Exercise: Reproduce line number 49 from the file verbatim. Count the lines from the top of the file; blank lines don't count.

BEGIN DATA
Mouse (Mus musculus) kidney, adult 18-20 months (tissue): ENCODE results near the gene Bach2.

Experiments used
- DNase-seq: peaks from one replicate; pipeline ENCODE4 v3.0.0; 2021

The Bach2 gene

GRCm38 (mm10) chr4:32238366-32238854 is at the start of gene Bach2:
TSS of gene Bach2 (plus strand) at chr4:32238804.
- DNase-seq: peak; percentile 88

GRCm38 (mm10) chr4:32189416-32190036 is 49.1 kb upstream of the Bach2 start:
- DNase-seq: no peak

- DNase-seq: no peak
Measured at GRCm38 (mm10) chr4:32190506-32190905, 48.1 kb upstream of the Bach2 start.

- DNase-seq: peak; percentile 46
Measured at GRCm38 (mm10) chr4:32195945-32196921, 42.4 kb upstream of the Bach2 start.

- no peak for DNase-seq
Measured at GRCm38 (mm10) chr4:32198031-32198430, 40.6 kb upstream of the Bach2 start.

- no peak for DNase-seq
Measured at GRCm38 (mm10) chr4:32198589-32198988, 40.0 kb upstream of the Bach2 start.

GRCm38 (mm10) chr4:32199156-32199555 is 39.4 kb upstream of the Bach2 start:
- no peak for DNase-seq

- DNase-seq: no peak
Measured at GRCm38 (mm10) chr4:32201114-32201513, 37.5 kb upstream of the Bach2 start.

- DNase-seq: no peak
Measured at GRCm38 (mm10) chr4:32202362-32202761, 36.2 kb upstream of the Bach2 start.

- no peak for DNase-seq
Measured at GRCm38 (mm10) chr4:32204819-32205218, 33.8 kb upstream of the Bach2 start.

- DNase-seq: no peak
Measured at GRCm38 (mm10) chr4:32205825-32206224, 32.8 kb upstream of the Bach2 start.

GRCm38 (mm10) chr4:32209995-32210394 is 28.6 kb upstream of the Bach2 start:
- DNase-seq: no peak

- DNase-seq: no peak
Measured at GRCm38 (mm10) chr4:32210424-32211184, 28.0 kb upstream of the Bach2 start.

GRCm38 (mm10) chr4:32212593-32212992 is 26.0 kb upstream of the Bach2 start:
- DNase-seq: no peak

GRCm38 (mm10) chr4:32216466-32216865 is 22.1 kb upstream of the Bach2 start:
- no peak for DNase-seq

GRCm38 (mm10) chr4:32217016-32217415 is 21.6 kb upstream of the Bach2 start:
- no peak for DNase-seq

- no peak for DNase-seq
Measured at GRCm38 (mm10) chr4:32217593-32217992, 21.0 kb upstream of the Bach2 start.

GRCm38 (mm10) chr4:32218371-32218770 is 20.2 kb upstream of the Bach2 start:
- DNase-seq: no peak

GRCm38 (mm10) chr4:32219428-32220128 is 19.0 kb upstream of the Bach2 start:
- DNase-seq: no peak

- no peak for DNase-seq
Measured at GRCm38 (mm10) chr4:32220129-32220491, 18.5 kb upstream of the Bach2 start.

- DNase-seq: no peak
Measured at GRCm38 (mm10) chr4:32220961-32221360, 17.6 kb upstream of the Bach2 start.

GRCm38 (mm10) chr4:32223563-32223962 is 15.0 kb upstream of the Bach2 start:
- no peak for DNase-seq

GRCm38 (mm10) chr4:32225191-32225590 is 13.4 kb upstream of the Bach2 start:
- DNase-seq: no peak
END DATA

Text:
- no peak for DNase-seq